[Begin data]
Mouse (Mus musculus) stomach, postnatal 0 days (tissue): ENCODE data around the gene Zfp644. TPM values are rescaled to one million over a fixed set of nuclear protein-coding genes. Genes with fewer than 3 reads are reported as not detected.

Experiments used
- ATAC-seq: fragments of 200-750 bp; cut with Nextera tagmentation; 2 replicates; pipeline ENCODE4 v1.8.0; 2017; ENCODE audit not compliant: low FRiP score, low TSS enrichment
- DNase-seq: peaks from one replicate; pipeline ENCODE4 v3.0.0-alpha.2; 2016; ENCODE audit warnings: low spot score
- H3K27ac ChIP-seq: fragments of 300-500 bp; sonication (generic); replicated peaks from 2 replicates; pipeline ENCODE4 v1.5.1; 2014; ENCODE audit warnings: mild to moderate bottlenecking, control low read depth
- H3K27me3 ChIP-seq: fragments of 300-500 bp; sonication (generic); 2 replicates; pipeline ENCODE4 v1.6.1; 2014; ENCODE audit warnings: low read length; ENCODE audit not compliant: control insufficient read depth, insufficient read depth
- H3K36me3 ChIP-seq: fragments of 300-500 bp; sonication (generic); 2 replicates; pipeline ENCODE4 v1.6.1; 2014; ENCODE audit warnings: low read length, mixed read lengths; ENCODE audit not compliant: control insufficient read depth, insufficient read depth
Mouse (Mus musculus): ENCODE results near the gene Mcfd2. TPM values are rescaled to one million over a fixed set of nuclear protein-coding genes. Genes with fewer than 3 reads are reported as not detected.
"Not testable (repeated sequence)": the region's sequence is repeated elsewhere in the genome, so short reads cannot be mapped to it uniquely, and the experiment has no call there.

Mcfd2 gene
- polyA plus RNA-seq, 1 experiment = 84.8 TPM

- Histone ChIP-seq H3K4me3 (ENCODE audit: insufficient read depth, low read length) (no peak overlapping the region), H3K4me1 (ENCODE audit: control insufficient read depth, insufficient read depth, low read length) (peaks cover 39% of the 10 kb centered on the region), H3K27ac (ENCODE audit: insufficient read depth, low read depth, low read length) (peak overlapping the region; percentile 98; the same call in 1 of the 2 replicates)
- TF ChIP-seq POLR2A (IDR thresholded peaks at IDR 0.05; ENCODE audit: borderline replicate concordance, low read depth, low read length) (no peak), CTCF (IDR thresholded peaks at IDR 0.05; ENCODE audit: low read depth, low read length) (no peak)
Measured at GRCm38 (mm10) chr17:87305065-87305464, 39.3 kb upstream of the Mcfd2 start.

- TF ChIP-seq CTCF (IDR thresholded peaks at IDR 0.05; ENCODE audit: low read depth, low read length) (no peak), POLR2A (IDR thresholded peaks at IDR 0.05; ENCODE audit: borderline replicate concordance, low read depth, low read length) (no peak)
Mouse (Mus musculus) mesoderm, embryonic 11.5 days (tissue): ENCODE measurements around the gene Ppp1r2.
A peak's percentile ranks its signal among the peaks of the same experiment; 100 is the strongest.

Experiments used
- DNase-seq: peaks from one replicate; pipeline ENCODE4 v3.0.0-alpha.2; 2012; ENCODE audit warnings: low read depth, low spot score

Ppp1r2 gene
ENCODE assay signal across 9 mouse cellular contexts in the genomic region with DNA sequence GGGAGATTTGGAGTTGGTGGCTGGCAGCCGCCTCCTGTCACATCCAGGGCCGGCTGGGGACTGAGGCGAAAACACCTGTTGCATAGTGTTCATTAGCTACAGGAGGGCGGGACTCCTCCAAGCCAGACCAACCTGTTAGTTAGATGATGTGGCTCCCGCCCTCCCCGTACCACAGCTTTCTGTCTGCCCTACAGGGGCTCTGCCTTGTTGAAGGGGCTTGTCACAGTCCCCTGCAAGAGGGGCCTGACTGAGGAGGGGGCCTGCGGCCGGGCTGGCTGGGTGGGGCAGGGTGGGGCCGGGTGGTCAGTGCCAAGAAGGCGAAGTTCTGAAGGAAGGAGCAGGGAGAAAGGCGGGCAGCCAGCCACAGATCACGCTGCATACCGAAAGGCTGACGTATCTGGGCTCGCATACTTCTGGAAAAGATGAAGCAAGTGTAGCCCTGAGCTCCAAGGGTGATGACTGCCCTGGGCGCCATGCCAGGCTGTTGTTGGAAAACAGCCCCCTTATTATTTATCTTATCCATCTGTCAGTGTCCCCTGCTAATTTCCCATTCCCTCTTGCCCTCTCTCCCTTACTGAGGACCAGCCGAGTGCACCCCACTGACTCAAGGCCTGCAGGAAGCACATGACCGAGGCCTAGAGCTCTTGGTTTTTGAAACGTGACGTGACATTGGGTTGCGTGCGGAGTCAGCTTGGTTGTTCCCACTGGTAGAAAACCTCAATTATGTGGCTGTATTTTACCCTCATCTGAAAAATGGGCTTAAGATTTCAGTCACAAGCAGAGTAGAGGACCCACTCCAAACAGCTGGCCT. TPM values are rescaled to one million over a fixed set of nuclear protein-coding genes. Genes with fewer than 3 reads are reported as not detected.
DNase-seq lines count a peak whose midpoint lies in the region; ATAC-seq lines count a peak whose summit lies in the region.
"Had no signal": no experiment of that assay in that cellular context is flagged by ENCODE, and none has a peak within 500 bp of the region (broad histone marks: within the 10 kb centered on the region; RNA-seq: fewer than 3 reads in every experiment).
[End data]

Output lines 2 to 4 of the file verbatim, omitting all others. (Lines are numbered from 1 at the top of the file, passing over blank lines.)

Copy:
Experiments used
- ATAC-seq: fragments of 200-750 bp; cut with Nextera tagmentation; 2 replicates; pipeline ENCODE4 v1.8.0; 2017; ENCODE audit not compliant: low FRiP score, low TSS enrichment
- DNase-seq: peaks from one replicate; pipeline ENCODE4 v3.0.0-alpha.2; 2016; ENCODE audit warnings: low spot score